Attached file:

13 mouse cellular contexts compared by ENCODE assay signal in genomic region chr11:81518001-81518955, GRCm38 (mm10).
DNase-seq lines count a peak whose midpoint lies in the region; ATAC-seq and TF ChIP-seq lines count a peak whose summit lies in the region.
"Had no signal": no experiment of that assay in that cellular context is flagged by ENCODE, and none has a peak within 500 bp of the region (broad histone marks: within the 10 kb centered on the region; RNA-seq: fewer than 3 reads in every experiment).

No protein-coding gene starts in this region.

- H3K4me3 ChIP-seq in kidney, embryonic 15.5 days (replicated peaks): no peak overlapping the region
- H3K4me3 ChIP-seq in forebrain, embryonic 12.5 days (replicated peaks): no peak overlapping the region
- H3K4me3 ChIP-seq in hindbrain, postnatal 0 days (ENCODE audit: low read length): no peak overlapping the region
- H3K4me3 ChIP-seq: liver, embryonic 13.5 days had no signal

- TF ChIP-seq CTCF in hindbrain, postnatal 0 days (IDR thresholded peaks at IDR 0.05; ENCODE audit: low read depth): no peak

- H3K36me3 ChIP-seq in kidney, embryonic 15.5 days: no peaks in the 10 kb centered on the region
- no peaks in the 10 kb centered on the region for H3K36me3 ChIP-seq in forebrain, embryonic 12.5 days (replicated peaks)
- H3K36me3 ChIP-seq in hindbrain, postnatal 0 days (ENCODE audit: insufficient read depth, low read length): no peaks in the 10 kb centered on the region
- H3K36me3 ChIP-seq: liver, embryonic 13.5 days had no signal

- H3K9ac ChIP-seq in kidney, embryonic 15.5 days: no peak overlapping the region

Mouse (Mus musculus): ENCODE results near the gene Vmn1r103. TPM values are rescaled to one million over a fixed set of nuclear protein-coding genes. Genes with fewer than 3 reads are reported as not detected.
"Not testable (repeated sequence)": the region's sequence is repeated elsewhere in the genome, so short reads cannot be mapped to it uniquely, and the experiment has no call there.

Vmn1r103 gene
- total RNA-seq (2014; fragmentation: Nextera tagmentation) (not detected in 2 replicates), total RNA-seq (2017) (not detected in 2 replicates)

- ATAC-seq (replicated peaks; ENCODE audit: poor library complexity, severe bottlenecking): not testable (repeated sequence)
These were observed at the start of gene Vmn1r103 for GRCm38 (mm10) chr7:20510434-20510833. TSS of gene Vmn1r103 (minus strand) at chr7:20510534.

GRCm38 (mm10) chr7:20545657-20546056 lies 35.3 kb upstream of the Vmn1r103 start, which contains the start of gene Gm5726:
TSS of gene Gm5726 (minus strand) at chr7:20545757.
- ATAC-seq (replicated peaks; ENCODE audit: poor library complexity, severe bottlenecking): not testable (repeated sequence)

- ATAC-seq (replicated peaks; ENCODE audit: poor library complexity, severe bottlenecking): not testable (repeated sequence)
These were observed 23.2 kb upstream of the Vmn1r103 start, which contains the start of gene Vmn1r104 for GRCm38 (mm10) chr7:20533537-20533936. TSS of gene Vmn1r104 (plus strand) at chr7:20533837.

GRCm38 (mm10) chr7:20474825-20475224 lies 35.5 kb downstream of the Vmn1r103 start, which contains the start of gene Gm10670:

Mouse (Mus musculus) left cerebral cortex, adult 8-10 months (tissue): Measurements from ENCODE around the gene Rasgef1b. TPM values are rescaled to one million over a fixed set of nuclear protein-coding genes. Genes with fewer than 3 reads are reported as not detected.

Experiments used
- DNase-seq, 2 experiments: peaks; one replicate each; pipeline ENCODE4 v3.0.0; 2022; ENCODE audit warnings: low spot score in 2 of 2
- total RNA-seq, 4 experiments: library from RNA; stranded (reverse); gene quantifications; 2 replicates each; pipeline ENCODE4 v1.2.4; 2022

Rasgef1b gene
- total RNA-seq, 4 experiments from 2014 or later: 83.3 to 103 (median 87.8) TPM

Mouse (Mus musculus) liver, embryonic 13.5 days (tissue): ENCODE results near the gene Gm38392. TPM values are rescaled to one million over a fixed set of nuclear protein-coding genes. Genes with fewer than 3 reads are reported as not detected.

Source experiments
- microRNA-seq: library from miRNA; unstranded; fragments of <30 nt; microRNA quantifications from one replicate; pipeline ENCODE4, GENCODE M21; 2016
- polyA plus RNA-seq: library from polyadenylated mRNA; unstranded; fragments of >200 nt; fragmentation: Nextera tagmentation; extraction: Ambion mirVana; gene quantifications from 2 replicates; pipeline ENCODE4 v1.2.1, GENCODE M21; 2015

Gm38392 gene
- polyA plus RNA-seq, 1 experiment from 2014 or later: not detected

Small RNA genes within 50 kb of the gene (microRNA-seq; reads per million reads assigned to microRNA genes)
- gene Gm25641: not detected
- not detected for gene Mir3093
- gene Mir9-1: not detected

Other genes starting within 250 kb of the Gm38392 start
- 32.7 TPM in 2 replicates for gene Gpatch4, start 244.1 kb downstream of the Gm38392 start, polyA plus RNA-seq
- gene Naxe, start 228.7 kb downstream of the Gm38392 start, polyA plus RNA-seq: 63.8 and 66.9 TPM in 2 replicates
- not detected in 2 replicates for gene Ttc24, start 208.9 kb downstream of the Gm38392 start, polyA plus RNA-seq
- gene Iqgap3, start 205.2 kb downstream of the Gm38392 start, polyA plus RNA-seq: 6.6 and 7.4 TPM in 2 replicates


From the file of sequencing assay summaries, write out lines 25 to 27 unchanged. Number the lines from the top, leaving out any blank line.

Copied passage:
These were observed 23.2 kb upstream of the Vmn1r103 start, which contains the start of gene Vmn1r104 for GRCm38 (mm10) chr7:20533537-20533936. TSS of gene Vmn1r104 (plus strand) at chr7:20533837.

GRCm38 (mm10) chr7:20474825-20475224 lies 35.5 kb downstream of the Vmn1r103 start, which contains the start of gene Gm10670:

Mouse (Mus musculus) left cerebral cortex, adult 8-10 months (tissue): Measurements from ENCODE around the gene Rasgef1b. TPM values are rescaled to one million over a fixed set of nuclear protein-coding genes. Genes with fewer than 3 reads are reported as not detected.